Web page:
The vigor index was calculated according to the following equation 2 (Sadeghi et al., 2011):


The experiment was set up with a two-factor factorial in a completely randomized design (CRD) with four replications for each seed application, and the data were analyzed with the computer statistic program MSTAT-C (Michigan State University, v. 2.10).

3 Results

The germination and seedling growth parameters of control and aged seeds are shown in Table 1. Accelerated aging decreased germination percentage from 94.0% to 79.5%, the germination index from 24.2 to 12.5, while the mean germination time was prolonged from 2.00 to 3.57 days. Apart from seedling dry weight, lower seedling growth parameters, and vigor index were observed in aged seeds.

The percentage of germination was negatively affected by aging (Tab. 1), but seed priming significantly promoted it (Fig. 1). All levels of GA3 and KNO3 resulted in higher germination rates in primed seeds after aging (Fig. 1A). It is evident that primed seeds are less affected by aging than NT seeds. However, sunflower seeds primed with distilled water, 1000 mg L−1 GA3 or KNO3 germinated better than control seeds before and after AA (Fig. 1B). Hydration did not significantly different with chemical treatments (GA3 and KNO3). Mean germination time was shortened by primed seeds. The seeds primed with 250 mg L−1 GA3 or KNO3 achieved the shortest germination time in seeds primed after AA, while the highest value was observed in NT seeds (Fig. 1E and 1F). The hydration of the aged seeds caused a remarkable increase in the germination index, but the aged seeds had the maximum value of the index after priming with 1000 mg L−1 of KNO3 (Fig. 1C and 1F).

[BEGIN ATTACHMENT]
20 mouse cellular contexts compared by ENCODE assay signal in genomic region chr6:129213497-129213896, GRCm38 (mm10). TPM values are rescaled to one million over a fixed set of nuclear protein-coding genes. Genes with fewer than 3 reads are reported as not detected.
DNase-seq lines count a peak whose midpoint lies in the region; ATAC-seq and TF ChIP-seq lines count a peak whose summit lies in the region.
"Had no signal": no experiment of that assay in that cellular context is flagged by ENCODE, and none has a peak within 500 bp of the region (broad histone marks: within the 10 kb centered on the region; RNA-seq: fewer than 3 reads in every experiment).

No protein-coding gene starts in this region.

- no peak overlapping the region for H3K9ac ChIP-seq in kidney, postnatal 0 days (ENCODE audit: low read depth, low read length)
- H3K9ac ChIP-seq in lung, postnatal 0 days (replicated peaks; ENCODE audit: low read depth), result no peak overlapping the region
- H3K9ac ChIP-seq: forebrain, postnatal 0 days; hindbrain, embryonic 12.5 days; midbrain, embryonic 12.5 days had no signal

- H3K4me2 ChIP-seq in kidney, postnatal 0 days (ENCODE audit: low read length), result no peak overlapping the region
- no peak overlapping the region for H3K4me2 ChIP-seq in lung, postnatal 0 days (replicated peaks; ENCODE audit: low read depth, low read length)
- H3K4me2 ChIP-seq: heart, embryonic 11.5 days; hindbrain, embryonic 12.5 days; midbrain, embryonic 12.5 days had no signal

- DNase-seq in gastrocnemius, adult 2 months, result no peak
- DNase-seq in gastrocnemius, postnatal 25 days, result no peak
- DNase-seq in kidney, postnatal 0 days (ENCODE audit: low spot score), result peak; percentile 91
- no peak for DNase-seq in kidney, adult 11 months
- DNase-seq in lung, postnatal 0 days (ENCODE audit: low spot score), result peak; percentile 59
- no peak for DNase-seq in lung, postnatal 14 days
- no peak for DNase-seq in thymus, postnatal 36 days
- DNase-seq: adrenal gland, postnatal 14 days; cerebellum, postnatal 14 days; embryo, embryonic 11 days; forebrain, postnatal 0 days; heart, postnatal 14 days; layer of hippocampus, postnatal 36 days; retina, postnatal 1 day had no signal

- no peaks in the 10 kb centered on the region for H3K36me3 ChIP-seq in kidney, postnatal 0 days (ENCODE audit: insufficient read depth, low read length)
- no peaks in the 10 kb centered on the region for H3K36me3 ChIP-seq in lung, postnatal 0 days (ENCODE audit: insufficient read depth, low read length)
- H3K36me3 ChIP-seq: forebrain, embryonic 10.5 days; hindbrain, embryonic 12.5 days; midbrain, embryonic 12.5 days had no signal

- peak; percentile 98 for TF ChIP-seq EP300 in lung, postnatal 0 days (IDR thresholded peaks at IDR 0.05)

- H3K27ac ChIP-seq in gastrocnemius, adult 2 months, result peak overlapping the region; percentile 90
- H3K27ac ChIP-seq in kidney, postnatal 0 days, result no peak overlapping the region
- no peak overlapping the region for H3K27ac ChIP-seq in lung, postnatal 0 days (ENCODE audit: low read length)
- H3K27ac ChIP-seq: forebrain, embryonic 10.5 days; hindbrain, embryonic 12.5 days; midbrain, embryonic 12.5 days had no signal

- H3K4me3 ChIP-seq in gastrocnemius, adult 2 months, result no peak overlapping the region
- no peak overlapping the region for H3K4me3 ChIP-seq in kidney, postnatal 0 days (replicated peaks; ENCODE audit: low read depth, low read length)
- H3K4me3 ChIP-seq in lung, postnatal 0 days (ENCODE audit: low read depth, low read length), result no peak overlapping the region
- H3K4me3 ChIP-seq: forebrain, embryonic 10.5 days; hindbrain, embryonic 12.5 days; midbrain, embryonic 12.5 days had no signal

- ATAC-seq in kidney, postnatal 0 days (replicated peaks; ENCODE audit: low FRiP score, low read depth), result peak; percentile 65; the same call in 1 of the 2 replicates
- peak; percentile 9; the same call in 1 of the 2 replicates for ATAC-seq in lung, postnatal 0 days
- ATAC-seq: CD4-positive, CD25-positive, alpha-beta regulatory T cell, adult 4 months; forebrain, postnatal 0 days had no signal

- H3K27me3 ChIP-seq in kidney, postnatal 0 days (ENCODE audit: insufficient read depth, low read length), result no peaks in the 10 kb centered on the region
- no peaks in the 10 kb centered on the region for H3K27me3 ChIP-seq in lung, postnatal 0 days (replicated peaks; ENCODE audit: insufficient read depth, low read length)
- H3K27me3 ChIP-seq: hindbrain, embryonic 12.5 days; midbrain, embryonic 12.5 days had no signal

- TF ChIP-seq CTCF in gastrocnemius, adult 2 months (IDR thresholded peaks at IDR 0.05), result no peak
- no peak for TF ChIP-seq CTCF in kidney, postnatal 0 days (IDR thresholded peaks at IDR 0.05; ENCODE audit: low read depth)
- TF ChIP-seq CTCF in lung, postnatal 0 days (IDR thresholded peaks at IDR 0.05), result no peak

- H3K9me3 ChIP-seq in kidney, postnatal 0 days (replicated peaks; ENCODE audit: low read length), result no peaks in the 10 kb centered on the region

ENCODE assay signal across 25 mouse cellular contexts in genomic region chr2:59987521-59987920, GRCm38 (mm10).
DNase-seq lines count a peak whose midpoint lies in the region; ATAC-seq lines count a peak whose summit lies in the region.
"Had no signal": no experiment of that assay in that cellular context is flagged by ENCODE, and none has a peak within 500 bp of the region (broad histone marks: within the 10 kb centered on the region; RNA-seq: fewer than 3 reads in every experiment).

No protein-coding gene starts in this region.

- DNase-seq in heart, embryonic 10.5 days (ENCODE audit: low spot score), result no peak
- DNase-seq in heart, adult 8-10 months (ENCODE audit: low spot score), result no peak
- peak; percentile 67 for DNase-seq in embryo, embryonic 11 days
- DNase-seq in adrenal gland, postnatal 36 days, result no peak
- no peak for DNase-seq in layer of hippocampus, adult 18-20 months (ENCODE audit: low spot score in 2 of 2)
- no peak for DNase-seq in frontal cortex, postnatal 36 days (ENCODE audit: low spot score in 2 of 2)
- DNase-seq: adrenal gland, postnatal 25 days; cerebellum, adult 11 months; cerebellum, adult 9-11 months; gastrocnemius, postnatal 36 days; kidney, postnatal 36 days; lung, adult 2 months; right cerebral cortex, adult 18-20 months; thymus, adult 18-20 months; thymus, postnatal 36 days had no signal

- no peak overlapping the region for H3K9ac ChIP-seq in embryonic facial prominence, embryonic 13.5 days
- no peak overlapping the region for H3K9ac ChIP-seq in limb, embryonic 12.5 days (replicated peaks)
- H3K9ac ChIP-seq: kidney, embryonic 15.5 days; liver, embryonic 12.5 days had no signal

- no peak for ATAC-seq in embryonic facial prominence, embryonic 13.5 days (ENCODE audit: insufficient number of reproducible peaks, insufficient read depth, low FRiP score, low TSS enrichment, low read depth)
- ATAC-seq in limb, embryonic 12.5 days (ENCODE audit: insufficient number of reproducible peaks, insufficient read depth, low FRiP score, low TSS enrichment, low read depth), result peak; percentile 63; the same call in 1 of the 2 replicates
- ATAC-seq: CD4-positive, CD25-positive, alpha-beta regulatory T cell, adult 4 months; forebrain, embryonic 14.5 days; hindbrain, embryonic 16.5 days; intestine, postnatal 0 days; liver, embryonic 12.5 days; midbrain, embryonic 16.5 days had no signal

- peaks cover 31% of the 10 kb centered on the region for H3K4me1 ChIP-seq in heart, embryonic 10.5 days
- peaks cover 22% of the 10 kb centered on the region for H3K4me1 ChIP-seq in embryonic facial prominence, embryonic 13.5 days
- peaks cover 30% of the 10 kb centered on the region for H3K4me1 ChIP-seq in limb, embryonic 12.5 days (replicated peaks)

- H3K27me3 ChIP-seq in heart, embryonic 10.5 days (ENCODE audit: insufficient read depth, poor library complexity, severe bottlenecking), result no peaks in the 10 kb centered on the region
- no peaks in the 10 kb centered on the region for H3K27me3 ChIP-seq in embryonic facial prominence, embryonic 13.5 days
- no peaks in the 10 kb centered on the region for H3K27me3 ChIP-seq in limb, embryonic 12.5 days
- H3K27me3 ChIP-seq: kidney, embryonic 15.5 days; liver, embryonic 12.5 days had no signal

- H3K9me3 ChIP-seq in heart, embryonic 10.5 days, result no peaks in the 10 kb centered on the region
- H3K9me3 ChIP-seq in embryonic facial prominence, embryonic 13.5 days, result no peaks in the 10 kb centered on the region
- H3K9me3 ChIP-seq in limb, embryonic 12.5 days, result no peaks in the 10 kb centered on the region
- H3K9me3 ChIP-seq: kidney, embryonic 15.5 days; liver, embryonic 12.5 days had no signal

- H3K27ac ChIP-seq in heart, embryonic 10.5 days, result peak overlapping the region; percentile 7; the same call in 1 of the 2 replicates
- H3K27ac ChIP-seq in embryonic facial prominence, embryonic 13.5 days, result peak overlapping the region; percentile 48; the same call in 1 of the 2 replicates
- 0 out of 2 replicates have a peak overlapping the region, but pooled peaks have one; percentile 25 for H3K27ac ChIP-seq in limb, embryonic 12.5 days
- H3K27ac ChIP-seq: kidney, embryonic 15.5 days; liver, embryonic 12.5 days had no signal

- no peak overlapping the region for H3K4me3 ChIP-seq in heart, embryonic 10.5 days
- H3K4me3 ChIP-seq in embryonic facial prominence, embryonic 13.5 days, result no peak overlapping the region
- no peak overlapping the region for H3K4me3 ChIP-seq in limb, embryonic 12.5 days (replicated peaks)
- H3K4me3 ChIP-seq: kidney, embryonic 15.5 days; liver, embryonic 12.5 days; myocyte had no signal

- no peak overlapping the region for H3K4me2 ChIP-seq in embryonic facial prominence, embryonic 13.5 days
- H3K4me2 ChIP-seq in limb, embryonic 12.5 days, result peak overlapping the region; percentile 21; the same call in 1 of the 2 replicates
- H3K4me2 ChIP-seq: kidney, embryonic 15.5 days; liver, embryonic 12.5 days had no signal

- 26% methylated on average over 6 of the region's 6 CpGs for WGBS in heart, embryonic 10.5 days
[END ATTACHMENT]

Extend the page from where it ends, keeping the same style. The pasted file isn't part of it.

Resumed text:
Seed priming with different concentrations of GA3 and KNO3 stimulated shoot length of aged and NT seeds. The longest shoots weremeasured in aged seeds primed with 500 mg L−1 GA3 followed by 1000 mg L−1 GA3 (Fig. 2A). Seed treatments increased shoot length produced by the seeds aged after priming with GA3 levels without significant differences (Fig. 2B). Moreover, root length was positively affected by priming with KNO3 and GA3, but the longest root was recorded in seeds primed with 1000 mg L−1 GA3 after AA. Also, significant differences were determined between GA3 and KNO3, and the advantage of GA3 was apparent in seed priming after AA (Figs. 2C and 2D). Seedling fresh weight was boosted by seed primings and heavier fresh weight in aged seeds was obtained from seed priming with 500 mg L−1 and 1000 mg L−1 GA3. However, the maximum seedling fresh weight was achieved in hydrated seeds before AA (Figs. 2E and 2F). The vigor index of aged sunflower seeds increased, especially priming with 500 and 1000 mg L−1 GA3 (Figs. 2G and 2H).